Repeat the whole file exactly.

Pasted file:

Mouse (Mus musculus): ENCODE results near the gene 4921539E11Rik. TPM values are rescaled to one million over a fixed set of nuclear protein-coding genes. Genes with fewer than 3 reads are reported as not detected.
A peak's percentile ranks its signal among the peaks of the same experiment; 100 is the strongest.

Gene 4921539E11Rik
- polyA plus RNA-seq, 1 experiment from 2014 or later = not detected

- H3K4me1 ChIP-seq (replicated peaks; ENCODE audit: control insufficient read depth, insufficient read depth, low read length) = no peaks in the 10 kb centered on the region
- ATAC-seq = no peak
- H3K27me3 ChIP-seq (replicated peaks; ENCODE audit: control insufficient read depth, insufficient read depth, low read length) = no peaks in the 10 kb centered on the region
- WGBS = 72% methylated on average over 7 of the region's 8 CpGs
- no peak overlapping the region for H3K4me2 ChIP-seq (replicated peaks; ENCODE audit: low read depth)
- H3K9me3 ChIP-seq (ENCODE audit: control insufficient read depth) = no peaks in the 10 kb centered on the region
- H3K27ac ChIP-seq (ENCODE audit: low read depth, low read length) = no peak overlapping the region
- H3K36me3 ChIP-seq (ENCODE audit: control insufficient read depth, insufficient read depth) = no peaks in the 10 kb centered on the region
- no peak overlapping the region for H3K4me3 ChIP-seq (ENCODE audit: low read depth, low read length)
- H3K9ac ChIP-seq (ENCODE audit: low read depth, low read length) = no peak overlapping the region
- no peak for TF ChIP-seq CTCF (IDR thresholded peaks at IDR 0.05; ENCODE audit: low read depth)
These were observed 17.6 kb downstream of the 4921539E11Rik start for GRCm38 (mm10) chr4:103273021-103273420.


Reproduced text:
Mouse (Mus musculus): ENCODE results near the gene 4921539E11Rik. TPM values are rescaled to one million over a fixed set of nuclear protein-coding genes. Genes with fewer than 3 reads are reported as not detected.
A peak's percentile ranks its signal among the peaks of the same experiment; 100 is the strongest.

Gene 4921539E11Rik
- polyA plus RNA-seq, 1 experiment from 2014 or later = not detected

- H3K4me1 ChIP-seq (replicated peaks; ENCODE audit: control insufficient read depth, insufficient read depth, low read length) = no peaks in the 10 kb centered on the region
- ATAC-seq = no peak
- H3K27me3 ChIP-seq (replicated peaks; ENCODE audit: control insufficient read depth, insufficient read depth, low read length) = no peaks in the 10 kb centered on the region
- WGBS = 72% methylated on average over 7 of the region's 8 CpGs
- no peak overlapping the region for H3K4me2 ChIP-seq (replicated peaks; ENCODE audit: low read depth)
- H3K9me3 ChIP-seq (ENCODE audit: control insufficient read depth) = no peaks in the 10 kb centered on the region
- H3K27ac ChIP-seq (ENCODE audit: low read depth, low read length) = no peak overlapping the region
- H3K36me3 ChIP-seq (ENCODE audit: control insufficient read depth, insufficient read depth) = no peaks in the 10 kb centered on the region
- no peak overlapping the region for H3K4me3 ChIP-seq (ENCODE audit: low read depth, low read length)
- H3K9ac ChIP-seq (ENCODE audit: low read depth, low read length) = no peak overlapping the region
- no peak for TF ChIP-seq CTCF (IDR thresholded peaks at IDR 0.05; ENCODE audit: low read depth)
These were observed 17.6 kb downstream of the 4921539E11Rik start for GRCm38 (mm10) chr4:103273021-103273420.